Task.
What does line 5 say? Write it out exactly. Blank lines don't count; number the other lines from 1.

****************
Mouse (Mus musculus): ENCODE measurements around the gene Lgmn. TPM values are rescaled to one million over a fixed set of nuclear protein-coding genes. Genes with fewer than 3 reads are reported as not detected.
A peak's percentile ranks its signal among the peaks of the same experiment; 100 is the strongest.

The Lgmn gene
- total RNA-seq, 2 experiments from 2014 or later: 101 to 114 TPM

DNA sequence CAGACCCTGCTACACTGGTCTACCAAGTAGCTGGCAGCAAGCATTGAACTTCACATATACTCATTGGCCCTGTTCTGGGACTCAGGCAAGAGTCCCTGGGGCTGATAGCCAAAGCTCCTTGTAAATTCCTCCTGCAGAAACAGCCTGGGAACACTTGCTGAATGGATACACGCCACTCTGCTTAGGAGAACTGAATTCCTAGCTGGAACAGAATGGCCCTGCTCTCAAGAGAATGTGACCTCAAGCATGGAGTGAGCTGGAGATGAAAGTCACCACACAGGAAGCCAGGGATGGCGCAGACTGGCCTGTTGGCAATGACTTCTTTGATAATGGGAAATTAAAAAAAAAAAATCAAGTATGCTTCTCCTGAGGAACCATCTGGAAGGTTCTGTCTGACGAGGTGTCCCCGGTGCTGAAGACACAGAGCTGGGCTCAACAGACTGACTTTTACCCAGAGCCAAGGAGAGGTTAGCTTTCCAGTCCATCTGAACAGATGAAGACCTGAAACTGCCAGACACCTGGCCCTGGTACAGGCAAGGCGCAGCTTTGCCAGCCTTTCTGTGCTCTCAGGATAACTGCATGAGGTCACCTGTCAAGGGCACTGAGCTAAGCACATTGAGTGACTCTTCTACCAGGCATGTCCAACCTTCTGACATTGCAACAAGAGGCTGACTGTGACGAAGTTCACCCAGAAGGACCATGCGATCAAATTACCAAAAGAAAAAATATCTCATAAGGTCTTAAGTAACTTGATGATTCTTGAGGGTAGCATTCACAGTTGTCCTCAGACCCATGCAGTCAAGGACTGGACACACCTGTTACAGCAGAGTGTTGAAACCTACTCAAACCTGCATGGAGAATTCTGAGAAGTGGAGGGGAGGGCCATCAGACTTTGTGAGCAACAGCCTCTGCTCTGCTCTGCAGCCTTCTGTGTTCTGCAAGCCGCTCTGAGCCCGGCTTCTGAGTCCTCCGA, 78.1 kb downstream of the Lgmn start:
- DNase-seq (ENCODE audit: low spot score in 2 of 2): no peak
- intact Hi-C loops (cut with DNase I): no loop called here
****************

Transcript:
DNA sequence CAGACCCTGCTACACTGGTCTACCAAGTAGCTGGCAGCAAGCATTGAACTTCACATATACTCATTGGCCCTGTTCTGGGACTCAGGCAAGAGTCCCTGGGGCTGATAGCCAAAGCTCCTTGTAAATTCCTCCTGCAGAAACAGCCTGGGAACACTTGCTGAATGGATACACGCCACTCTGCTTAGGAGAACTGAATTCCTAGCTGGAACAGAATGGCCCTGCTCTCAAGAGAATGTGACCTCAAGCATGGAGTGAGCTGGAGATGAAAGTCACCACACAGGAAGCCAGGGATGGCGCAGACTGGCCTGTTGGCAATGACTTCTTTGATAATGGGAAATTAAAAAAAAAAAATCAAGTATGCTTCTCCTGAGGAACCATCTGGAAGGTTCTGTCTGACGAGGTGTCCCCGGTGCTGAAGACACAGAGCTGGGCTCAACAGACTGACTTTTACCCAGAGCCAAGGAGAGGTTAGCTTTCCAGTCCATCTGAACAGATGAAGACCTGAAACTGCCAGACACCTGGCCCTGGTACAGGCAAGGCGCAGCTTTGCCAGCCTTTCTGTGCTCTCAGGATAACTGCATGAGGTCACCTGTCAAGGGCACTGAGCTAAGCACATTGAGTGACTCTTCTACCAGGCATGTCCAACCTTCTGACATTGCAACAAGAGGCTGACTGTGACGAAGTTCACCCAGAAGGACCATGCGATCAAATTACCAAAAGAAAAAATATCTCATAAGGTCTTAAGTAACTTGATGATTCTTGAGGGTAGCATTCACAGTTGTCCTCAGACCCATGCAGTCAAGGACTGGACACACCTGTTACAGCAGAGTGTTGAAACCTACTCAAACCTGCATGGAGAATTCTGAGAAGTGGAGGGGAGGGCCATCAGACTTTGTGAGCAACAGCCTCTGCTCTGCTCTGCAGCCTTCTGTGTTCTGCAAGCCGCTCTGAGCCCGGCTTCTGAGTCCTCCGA, 78.1 kb downstream of the Lgmn start: